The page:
I wish all of you a very happy and prosperous Vishu! This year’s Vishu was a resounding success for me. Although she is rapidly maturing, my daughter seemed to love the pre-dawn commotion as much as I did. In the evening of the previous day, we made our obligatory trip to a local store to stock up on everything we’ll need to celebrate Vishu properly. This was our finest buy: nice bunches of Konna Poo, pre-cut sambhar veggies, and a roll of plantain leaves to dine on, all wrapped in transparent plastic bags with price tags. There were no tears or dark stains in the leaves, and I have enough to make Elai Ada tomorrow morning! Yum!
Those readers who know Malayalam should check out Vishu Ashamsagal, a wonderful account of a vishu celebration from fifty years ago in a hamlet outside of Kerala. In contrast, I had no large family, essentials like nellu and unnakkalari, and no river to run to and watch the early in the morning fireworks that are a popular feature of vishu day celebration. My own celebration was a long cry from that.
Tossing a new rupee coin is the customary way to assess one’s year’s fortunes — heads signifies good luck, tails means bad luck, and you get two extra chances – it’s the better of three! – so we got up at 4 am to see a magnificent Kani which I had put up the night before. This was the favourite part for my daughter:)
This morning’s breakfast included Vishu Kanji & Chakka puzhukku, in keeping with the festive spirit. I was out of boiled rice, so I substituted basmati for the purpose of making this thick porridge. Earlier, we had picked up a good portion of a ripe jackfruit, but it wasn’t quite ripe enough for us. And that’s before I even cut, cleaned, and chopped it! The women in the family will be appalled, but the length of time it takes too clean it up is the exact reason I don’t use this fruit in my cooking. A steady hand is all that’s required. Unripe jacks exude a sticky gum, as shown in the photo below, which should be liberally rubbed into your hands as well as the knife when attempting this at home. Here’s how to make it:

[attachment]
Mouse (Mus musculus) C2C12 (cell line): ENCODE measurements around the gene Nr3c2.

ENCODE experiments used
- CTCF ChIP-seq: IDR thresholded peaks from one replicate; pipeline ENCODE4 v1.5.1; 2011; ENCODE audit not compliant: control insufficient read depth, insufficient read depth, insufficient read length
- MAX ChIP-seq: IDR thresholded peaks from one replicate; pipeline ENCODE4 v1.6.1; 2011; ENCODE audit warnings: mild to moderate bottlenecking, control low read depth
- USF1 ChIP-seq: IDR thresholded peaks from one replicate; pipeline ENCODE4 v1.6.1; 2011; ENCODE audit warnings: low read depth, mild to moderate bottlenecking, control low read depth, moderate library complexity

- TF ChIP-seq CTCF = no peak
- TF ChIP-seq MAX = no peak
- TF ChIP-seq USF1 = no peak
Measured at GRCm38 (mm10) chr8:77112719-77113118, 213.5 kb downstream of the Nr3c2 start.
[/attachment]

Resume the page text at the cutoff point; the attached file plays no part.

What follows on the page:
The Vishu Kanji calls for this (serves 3)
- One-and-a-half cups of rinsed basmati rice Half a cup of water 1 cup of shredded coconut 2 teaspoons of salt
- Clarified butter or ghee: 1 tbsp
- In a pressure cooker, combine the basmati rice, water, and coconut and cook for 1 whistle.
- Salt and ghee should be added to the mixture and served.
- Chakka Puzhukku (serves three to four):
- A pitted and sliced quarter of a huge adult unripe jackfruit
- 1/3 of a litre of water
- Grated coconut makes roughly 3/4 of a cup.
- 1 tbsp. ground cumin
- 12 tsp. of ground turmeric
- The curry leaf is two sprigs.
- Salt To Taste: 1 Tbsp. Coconut Oil
Cook the chopped jackfruit in 1/2 cup water, salt, and turmeric for 1 minute or until tender. The temperature should be reduced to a simmer after the first boil. This process should take no more than 8 to min to complete.
Using a little water, grind the coco and cumin into a paste.
Add the coco cumin paste and simmer for 2 to 3 minutes after the jackfruit appears cooked.
Turn the heat down and add a liberal amount of coconut oil and curry leaves as a final garnish.
I couldn’t cook all the sadya foods, but there was sambhar, avial, manga kaalan, thoran, and puli inji. The lunch was also traditional.